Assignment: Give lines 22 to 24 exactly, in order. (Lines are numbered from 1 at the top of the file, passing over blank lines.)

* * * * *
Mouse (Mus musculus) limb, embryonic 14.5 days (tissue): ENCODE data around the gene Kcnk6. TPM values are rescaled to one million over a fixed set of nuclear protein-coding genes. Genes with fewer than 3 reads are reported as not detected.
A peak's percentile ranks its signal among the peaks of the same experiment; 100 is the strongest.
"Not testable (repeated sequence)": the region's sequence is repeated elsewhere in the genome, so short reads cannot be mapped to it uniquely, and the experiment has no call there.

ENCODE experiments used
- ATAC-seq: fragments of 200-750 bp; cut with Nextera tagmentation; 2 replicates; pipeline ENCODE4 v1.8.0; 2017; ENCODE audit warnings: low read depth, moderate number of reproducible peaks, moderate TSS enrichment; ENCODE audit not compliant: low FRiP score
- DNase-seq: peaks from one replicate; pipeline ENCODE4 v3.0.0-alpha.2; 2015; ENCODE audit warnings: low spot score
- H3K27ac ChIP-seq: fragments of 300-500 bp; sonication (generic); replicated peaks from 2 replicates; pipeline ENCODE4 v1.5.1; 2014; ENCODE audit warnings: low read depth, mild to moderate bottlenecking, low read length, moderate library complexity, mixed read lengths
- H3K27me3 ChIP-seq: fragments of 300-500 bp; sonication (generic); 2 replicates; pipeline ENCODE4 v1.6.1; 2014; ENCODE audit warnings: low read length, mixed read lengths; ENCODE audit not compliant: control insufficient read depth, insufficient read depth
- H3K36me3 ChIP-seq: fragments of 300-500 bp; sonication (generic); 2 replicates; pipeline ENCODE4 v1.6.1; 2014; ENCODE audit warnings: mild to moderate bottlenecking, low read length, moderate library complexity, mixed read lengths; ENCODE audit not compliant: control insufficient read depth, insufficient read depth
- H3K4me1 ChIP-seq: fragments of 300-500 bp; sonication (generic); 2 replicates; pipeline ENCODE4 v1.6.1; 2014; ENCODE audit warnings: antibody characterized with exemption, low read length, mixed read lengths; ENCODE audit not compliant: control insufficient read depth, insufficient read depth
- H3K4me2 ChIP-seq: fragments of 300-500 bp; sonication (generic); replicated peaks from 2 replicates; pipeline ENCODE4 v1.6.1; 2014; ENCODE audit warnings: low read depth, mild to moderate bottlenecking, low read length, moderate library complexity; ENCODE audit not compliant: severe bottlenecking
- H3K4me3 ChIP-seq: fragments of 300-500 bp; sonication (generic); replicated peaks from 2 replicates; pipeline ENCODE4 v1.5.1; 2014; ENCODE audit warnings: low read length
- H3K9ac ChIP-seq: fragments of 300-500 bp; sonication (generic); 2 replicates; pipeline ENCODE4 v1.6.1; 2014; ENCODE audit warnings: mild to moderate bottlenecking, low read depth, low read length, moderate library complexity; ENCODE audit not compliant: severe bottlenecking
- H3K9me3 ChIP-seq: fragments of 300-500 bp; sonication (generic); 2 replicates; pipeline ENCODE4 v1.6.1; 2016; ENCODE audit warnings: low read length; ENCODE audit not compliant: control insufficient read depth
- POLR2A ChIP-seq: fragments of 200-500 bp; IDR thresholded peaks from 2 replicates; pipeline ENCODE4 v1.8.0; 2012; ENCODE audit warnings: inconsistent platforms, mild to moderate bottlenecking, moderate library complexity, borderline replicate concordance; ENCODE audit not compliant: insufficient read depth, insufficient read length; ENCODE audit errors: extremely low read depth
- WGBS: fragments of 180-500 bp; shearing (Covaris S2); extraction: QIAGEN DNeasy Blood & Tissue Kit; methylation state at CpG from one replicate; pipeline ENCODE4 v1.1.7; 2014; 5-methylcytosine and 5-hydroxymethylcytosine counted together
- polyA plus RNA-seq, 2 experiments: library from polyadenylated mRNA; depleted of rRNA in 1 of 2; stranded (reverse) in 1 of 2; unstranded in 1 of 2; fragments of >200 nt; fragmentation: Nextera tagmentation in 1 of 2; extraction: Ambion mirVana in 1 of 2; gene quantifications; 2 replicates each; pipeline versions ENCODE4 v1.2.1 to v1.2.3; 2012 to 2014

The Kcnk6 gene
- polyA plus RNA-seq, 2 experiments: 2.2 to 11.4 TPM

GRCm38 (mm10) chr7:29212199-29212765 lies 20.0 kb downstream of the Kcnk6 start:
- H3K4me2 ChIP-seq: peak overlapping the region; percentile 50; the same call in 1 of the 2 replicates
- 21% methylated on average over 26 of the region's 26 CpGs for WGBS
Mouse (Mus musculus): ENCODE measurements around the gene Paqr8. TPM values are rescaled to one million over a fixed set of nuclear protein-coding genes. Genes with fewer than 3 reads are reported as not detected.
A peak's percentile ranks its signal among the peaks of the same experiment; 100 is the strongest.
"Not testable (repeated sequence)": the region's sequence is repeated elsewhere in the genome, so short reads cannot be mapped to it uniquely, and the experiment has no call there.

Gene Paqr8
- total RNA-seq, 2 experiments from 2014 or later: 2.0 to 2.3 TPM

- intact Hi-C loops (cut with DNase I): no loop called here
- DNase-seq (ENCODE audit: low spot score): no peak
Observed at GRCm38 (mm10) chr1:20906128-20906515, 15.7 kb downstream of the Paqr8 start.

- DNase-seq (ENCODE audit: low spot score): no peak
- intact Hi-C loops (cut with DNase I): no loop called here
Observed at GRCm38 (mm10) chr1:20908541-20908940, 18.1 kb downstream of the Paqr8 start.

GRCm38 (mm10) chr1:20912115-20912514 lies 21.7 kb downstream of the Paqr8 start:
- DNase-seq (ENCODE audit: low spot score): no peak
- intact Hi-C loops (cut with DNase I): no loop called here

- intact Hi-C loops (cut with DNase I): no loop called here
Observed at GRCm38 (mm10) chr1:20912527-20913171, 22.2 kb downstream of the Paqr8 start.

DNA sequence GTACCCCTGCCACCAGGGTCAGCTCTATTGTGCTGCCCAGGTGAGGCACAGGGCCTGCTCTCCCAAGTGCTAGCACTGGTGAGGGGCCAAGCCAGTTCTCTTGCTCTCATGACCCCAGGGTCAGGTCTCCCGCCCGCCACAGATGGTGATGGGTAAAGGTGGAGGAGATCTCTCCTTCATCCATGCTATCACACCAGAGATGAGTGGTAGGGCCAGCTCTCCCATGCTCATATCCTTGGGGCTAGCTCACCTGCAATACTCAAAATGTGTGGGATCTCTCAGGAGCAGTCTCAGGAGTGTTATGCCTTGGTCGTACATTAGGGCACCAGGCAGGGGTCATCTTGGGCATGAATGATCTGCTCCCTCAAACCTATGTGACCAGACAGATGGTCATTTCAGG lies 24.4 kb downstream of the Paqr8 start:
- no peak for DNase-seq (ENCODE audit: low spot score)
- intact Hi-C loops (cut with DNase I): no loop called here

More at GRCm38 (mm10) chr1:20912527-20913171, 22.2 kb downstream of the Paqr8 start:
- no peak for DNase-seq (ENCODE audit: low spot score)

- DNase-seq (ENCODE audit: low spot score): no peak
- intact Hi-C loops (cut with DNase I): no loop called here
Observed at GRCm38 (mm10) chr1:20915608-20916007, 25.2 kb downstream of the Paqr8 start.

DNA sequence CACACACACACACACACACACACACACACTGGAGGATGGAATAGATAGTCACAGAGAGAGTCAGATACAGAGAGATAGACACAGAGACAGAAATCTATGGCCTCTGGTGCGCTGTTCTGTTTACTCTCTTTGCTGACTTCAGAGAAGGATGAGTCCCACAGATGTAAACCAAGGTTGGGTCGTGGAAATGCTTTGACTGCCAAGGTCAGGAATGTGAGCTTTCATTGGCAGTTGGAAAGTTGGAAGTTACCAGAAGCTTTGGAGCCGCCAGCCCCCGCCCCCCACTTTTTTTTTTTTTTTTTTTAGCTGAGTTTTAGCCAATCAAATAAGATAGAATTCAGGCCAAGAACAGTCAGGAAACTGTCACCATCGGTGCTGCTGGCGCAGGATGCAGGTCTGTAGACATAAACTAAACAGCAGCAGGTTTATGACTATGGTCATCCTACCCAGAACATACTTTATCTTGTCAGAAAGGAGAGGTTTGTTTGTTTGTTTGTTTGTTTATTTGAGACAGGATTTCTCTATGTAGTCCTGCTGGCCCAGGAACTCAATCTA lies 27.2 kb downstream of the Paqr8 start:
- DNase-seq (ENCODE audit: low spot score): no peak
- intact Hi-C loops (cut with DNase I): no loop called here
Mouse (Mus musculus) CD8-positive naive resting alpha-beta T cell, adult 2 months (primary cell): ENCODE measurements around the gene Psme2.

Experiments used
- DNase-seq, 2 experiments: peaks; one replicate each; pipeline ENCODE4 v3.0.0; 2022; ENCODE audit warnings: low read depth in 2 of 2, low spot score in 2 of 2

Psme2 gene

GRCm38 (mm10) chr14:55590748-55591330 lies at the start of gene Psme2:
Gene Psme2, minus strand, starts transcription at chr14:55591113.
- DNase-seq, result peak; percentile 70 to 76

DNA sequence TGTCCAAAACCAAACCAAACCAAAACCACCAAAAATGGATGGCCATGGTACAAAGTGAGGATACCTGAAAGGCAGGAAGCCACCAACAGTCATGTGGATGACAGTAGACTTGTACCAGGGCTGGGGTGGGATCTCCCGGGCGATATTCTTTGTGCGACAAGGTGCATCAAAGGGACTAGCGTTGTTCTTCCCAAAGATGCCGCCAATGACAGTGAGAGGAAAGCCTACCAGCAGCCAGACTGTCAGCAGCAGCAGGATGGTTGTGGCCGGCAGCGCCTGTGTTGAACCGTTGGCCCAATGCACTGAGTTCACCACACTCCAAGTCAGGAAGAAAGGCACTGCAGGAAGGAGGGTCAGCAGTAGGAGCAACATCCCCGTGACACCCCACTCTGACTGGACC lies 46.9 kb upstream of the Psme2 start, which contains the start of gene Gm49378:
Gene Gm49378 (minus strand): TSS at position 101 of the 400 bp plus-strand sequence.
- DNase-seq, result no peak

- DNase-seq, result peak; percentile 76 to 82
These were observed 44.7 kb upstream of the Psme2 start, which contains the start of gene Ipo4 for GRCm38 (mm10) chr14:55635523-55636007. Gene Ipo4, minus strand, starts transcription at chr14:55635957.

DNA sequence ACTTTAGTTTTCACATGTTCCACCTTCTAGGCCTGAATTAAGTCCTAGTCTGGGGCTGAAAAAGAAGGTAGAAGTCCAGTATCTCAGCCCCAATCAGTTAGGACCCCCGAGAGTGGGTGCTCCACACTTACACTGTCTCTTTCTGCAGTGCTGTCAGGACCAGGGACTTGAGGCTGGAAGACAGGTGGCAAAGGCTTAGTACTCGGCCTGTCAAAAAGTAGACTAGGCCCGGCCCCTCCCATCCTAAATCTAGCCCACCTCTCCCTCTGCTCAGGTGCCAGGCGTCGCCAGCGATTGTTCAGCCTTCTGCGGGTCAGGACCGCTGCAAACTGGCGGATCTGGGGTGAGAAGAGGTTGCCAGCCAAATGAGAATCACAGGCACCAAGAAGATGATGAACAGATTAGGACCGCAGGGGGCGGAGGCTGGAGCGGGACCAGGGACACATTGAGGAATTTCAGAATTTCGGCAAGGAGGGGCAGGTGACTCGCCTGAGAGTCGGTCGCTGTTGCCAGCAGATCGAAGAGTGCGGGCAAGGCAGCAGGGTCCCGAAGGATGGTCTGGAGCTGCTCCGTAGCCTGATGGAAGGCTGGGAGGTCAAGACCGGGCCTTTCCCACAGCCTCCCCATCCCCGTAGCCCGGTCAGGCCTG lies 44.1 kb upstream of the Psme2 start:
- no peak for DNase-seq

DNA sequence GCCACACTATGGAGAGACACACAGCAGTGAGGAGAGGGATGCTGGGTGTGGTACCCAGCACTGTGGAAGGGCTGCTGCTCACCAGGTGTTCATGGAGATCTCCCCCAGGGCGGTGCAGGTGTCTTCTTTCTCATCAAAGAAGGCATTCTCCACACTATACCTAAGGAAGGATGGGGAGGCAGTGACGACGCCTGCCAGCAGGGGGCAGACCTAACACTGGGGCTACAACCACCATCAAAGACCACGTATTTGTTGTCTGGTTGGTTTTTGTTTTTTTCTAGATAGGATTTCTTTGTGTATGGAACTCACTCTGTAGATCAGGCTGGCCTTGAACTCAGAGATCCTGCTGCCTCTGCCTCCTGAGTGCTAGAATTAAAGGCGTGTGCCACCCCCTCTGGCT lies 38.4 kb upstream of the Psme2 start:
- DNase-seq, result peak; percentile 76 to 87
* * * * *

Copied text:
- 21% methylated on average over 26 of the region's 26 CpGs for WGBS
Mouse (Mus musculus): ENCODE measurements around the gene Paqr8. TPM values are rescaled to one million over a fixed set of nuclear protein-coding genes. Genes with fewer than 3 reads are reported as not detected.
A peak's percentile ranks its signal among the peaks of the same experiment; 100 is the strongest.